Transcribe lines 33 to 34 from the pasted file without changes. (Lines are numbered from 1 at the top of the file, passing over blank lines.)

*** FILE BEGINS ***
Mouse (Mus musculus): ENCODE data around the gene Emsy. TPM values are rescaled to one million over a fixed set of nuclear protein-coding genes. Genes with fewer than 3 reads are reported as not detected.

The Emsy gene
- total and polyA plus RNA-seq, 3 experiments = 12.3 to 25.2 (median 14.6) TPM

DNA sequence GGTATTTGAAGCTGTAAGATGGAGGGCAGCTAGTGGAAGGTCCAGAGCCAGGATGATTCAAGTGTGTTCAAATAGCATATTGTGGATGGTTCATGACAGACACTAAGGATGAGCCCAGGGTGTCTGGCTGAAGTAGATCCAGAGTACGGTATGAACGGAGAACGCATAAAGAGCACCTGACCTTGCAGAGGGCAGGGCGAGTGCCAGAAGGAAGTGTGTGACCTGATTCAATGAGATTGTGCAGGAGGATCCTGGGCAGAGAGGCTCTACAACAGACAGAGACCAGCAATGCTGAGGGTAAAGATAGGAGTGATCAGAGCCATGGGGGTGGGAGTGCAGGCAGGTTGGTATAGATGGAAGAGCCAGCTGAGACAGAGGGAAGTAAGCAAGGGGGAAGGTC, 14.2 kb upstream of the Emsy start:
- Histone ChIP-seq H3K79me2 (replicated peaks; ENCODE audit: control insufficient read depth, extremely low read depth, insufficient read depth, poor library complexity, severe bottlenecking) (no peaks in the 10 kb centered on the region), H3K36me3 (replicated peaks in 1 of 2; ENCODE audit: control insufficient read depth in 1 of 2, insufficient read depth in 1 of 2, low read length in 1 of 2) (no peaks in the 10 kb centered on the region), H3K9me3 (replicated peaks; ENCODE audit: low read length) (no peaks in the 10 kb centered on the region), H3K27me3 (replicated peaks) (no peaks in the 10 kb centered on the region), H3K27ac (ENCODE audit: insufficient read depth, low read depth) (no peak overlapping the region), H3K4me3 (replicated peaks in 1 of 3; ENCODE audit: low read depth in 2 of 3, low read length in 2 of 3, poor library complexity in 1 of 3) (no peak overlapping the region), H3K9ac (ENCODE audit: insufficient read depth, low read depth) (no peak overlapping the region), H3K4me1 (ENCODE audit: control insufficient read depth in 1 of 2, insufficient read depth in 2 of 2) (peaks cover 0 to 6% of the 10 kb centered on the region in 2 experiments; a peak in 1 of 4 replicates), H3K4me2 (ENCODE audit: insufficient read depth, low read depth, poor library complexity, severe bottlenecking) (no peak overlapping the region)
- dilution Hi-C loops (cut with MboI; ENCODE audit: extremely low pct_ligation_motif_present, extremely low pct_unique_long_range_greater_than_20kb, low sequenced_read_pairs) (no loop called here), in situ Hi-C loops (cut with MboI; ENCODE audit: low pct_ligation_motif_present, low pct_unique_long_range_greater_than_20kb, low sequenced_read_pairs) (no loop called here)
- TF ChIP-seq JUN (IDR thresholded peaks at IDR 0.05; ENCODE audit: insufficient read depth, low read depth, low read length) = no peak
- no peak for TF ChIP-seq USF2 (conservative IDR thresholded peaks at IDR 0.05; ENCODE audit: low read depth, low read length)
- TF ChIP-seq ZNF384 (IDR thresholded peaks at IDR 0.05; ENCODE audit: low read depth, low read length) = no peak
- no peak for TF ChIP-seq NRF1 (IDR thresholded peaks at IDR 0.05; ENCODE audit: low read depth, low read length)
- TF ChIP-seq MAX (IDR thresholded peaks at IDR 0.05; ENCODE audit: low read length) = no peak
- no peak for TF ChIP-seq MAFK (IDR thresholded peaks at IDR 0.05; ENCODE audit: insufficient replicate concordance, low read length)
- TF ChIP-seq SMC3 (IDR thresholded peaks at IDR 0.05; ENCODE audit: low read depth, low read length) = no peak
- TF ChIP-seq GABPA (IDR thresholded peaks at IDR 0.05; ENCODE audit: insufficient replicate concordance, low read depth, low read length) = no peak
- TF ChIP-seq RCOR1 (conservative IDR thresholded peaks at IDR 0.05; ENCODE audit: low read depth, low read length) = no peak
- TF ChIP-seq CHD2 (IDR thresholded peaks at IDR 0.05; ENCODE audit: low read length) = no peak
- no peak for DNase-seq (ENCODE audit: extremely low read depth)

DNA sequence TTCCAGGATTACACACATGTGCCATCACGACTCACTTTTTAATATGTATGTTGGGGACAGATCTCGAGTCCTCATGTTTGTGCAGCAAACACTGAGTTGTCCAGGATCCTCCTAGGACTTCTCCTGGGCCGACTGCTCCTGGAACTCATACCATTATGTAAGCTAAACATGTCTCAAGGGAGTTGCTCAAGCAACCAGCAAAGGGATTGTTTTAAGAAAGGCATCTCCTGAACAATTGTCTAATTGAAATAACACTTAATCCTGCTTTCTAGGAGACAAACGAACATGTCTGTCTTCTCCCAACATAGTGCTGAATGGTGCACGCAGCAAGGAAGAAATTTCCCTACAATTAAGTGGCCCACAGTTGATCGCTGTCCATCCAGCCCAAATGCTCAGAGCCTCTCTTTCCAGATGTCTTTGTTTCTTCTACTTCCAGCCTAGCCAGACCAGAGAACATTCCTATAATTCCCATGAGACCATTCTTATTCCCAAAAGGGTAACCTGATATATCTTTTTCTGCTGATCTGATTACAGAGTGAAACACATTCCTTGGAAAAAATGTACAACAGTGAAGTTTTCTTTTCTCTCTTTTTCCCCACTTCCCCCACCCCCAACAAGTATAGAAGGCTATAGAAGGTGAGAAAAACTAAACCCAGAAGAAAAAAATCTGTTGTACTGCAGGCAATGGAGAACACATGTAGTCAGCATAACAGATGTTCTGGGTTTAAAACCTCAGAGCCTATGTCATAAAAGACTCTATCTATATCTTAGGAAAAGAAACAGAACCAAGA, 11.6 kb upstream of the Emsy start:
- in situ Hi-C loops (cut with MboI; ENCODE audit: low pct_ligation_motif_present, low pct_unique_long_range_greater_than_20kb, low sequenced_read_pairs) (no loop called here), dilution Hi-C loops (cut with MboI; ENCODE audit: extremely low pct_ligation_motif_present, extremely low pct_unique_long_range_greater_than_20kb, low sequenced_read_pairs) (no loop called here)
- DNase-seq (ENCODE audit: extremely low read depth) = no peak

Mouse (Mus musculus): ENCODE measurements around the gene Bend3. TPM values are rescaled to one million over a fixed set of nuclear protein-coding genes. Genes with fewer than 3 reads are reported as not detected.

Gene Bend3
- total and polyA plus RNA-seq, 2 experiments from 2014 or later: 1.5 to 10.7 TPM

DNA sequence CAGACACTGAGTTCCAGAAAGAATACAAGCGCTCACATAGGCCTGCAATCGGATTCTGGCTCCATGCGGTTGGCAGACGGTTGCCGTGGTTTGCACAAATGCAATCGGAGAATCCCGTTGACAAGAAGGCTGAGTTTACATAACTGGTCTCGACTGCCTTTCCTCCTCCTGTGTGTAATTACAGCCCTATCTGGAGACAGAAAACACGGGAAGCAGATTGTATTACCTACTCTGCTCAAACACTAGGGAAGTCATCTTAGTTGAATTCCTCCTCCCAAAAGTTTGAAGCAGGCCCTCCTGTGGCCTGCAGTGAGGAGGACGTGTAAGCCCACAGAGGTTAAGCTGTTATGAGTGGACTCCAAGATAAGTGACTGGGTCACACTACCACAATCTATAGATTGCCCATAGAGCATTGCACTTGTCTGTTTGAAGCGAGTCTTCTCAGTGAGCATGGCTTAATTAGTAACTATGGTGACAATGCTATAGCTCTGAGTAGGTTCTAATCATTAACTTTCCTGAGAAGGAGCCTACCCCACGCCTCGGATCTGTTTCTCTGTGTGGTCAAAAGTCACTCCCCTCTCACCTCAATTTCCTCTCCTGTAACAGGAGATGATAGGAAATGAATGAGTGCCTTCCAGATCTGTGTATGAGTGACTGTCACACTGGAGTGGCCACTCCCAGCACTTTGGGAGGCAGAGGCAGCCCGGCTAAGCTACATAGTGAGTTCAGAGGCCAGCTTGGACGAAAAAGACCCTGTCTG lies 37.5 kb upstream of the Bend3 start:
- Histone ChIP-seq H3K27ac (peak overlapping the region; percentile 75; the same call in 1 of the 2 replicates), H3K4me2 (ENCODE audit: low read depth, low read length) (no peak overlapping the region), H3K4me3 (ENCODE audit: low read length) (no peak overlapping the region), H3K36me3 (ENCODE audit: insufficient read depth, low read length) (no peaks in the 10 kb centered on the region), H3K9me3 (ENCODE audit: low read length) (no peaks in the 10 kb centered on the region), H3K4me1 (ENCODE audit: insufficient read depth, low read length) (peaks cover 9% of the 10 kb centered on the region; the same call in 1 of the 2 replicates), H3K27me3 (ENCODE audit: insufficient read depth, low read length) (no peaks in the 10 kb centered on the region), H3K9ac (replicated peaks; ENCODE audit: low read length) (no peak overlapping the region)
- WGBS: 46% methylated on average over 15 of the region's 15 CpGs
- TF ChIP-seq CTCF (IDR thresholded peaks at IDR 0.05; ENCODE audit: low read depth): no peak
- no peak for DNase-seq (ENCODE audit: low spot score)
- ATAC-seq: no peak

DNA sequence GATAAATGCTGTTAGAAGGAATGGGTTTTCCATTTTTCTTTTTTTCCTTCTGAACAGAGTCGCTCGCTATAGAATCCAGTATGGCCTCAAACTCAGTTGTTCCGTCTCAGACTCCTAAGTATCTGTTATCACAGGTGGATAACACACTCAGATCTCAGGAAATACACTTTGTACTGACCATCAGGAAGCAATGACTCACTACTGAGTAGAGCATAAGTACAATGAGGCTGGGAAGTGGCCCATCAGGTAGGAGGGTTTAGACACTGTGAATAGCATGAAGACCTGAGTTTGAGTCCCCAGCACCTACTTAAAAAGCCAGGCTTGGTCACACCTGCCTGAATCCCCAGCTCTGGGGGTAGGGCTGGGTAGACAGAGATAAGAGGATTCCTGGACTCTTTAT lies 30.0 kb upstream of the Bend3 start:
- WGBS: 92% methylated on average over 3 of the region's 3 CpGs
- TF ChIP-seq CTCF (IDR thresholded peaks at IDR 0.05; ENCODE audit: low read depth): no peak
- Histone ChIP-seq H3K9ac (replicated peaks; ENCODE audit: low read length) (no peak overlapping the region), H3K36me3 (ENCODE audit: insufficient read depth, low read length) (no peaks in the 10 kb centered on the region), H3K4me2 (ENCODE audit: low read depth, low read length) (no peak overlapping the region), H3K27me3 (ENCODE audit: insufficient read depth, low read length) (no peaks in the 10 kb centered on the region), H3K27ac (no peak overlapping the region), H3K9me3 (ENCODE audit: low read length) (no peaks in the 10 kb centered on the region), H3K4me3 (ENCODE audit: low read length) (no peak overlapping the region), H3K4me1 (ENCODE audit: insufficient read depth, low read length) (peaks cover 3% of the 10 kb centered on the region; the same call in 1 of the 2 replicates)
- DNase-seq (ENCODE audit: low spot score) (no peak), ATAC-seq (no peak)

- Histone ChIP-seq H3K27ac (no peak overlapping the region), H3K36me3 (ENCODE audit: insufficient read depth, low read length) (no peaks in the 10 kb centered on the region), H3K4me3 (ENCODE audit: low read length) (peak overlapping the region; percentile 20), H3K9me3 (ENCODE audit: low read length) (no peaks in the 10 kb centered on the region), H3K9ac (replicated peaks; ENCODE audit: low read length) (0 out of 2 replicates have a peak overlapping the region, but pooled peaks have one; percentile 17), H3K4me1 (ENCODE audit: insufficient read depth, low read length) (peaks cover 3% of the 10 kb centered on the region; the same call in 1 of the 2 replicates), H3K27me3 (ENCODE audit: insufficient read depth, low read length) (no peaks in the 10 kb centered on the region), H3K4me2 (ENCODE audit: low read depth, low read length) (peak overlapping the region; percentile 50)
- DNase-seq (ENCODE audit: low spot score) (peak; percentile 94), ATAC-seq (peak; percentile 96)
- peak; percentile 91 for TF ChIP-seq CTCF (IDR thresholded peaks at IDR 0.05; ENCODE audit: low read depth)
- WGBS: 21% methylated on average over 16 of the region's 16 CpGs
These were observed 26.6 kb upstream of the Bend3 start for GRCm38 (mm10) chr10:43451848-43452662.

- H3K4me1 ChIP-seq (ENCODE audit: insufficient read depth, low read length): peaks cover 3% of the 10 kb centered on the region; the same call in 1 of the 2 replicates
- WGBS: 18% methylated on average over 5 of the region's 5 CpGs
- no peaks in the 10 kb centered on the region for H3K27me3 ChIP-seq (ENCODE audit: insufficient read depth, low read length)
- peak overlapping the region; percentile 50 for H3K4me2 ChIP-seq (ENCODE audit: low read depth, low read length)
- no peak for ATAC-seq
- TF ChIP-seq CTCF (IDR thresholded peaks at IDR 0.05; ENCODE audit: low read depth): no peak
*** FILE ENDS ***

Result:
- Histone ChIP-seq H3K9ac (replicated peaks; ENCODE audit: low read length) (no peak overlapping the region), H3K36me3 (ENCODE audit: insufficient read depth, low read length) (no peaks in the 10 kb centered on the region), H3K4me2 (ENCODE audit: low read depth, low read length) (no peak overlapping the region), H3K27me3 (ENCODE audit: insufficient read depth, low read length) (no peaks in the 10 kb centered on the region), H3K27ac (no peak overlapping the region), H3K9me3 (ENCODE audit: low read length) (no peaks in the 10 kb centered on the region), H3K4me3 (ENCODE audit: low read length) (no peak overlapping the region), H3K4me1 (ENCODE audit: insufficient read depth, low read length) (peaks cover 3% of the 10 kb centered on the region; the same call in 1 of the 2 replicates)
- DNase-seq (ENCODE audit: low spot score) (no peak), ATAC-seq (no peak)